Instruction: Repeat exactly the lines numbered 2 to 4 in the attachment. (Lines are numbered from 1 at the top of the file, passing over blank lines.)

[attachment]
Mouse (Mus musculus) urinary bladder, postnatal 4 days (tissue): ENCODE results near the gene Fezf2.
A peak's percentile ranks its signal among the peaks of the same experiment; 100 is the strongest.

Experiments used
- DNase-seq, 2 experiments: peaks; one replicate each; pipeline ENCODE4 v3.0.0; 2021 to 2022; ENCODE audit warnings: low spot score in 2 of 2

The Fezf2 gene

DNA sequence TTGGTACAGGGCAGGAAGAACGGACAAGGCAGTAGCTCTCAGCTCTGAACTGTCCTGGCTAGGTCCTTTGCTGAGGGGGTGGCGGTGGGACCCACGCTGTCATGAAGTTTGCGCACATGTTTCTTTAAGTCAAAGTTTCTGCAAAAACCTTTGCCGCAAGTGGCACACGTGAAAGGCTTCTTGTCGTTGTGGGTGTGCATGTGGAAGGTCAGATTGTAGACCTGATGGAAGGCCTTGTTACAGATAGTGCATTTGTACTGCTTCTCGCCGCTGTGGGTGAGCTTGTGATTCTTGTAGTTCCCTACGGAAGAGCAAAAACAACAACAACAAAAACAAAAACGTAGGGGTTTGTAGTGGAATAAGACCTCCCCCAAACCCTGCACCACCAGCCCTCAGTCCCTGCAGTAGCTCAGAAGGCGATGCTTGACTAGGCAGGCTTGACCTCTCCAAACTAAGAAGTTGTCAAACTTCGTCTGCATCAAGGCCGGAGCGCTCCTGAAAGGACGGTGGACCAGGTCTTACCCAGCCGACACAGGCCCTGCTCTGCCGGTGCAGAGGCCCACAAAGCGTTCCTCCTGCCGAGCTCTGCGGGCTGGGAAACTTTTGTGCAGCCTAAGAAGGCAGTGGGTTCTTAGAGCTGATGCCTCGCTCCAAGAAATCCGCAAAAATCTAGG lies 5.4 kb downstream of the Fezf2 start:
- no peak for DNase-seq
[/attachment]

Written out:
A peak's percentile ranks its signal among the peaks of the same experiment; 100 is the strongest.

Experiments used
- DNase-seq, 2 experiments: peaks; one replicate each; pipeline ENCODE4 v3.0.0; 2021 to 2022; ENCODE audit warnings: low spot score in 2 of 2